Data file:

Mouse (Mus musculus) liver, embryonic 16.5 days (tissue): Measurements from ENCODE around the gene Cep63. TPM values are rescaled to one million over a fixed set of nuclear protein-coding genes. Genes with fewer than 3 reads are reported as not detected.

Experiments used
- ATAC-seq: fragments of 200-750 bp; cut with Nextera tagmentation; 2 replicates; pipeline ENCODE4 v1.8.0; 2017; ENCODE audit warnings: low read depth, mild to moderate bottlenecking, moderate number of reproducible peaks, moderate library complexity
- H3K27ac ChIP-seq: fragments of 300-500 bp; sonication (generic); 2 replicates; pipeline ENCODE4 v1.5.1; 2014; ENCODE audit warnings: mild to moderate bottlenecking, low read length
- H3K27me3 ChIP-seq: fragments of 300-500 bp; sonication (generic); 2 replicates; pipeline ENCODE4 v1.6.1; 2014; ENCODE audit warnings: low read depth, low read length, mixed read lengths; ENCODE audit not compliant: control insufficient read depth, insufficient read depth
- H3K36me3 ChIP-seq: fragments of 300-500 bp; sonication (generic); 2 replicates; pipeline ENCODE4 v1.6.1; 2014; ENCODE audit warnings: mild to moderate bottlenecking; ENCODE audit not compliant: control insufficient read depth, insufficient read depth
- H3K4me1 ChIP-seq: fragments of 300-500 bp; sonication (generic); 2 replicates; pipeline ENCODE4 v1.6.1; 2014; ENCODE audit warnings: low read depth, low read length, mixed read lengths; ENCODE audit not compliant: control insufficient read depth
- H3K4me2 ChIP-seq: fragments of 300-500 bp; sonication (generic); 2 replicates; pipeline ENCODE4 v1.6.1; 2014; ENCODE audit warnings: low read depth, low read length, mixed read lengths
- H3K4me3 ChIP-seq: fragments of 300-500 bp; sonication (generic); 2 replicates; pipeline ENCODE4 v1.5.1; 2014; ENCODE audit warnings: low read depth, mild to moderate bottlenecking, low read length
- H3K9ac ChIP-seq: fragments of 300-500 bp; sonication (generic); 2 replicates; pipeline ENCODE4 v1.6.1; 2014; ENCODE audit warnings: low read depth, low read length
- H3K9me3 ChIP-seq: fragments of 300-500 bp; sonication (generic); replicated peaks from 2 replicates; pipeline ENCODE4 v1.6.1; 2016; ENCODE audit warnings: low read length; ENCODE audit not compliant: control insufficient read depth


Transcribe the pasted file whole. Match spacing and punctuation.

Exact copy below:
Mouse (Mus musculus) liver, embryonic 16.5 days (tissue): Measurements from ENCODE around the gene Cep63. TPM values are rescaled to one million over a fixed set of nuclear protein-coding genes. Genes with fewer than 3 reads are reported as not detected.

Experiments used
- ATAC-seq: fragments of 200-750 bp; cut with Nextera tagmentation; 2 replicates; pipeline ENCODE4 v1.8.0; 2017; ENCODE audit warnings: low read depth, mild to moderate bottlenecking, moderate number of reproducible peaks, moderate library complexity
- H3K27ac ChIP-seq: fragments of 300-500 bp; sonication (generic); 2 replicates; pipeline ENCODE4 v1.5.1; 2014; ENCODE audit warnings: mild to moderate bottlenecking, low read length
- H3K27me3 ChIP-seq: fragments of 300-500 bp; sonication (generic); 2 replicates; pipeline ENCODE4 v1.6.1; 2014; ENCODE audit warnings: low read depth, low read length, mixed read lengths; ENCODE audit not compliant: control insufficient read depth, insufficient read depth
- H3K36me3 ChIP-seq: fragments of 300-500 bp; sonication (generic); 2 replicates; pipeline ENCODE4 v1.6.1; 2014; ENCODE audit warnings: mild to moderate bottlenecking; ENCODE audit not compliant: control insufficient read depth, insufficient read depth
- H3K4me1 ChIP-seq: fragments of 300-500 bp; sonication (generic); 2 replicates; pipeline ENCODE4 v1.6.1; 2014; ENCODE audit warnings: low read depth, low read length, mixed read lengths; ENCODE audit not compliant: control insufficient read depth
- H3K4me2 ChIP-seq: fragments of 300-500 bp; sonication (generic); 2 replicates; pipeline ENCODE4 v1.6.1; 2014; ENCODE audit warnings: low read depth, low read length, mixed read lengths
- H3K4me3 ChIP-seq: fragments of 300-500 bp; sonication (generic); 2 replicates; pipeline ENCODE4 v1.5.1; 2014; ENCODE audit warnings: low read depth, mild to moderate bottlenecking, low read length
- H3K9ac ChIP-seq: fragments of 300-500 bp; sonication (generic); 2 replicates; pipeline ENCODE4 v1.6.1; 2014; ENCODE audit warnings: low read depth, low read length
- H3K9me3 ChIP-seq: fragments of 300-500 bp; sonication (generic); replicated peaks from 2 replicates; pipeline ENCODE4 v1.6.1; 2016; ENCODE audit warnings: low read length; ENCODE audit not compliant: control insufficient read depth